Brain Activity in the Unborn

Dive Deeper
The earliest brain activity was recorded from a 45-day-old embryo;1 however, it is likely that the brain connections needed to create waves of activity are in place before this age. This is simply the earliest age that scientists have tried to record brain activity.
This 6-week-old embryo from an ectopic pregnancy is the same age as those whose brain activity was recorded. (Image Credit: Dr. Vilas Gayakwad, 26 February 2010, Public Domain)

In the 1950s, two pro-life researchers recorded brain activity from six very young embryos using an electroencephalogram (EEG). They wanted to understand the capabilities of young embryos. These embryos had to be removed because they had implanted in their mothers’ fallopian tubes, called an ectopic pregnancy. If an embryo grows too large inside a mother’s fallopian tubes, the fallopian tubes may rupture, causing severe internal bleeding and sometimes death. These researchers did not want to destroy the embryos, but had to remove them in order to save the mother’s life (personal communication with Winslow Borkowski’s son).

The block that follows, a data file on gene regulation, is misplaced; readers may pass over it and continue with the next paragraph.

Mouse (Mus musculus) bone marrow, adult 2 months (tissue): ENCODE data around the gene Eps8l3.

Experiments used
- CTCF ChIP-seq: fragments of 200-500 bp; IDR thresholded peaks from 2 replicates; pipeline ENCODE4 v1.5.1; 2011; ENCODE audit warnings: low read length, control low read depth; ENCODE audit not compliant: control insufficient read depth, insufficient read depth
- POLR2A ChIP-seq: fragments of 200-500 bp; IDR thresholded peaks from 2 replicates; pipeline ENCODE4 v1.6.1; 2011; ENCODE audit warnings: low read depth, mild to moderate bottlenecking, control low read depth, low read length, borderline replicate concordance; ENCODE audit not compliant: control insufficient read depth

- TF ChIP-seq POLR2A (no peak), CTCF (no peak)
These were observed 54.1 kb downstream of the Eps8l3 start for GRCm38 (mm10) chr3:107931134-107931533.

EEGs cannot tell scientists what a person is thinking and feeling, but they can show what state of consciousness a person is in, such as being asleep or awake. EEGs can also show that the brain is sensing and perceiving its environment. For example, we know that premature babies show brain responses to flashes of light at 26 weeks after conception.2

The scientists observed multiple brain rhythms from the embryos. This shows that the neurons were not randomly firing but were connected to one another and synchronizing their activity. The scientists observed two patterns that resembled different types of sleep, and they kept recording until they finally observed brain death.3 If the absence of brain activity signals brain death, then the presence of brain activity indicates brain life. This brain activity can clearly be seen 45 days after conception.

These EEG recordings from the frontal brain areas of a 45-day-old embryo show that even a young embryo has multiple patterns of brain activity similar to those seen in adults. Brain death is included for comparison. (Image Credit: Adapted from Borkowski and Bernstine, 1955)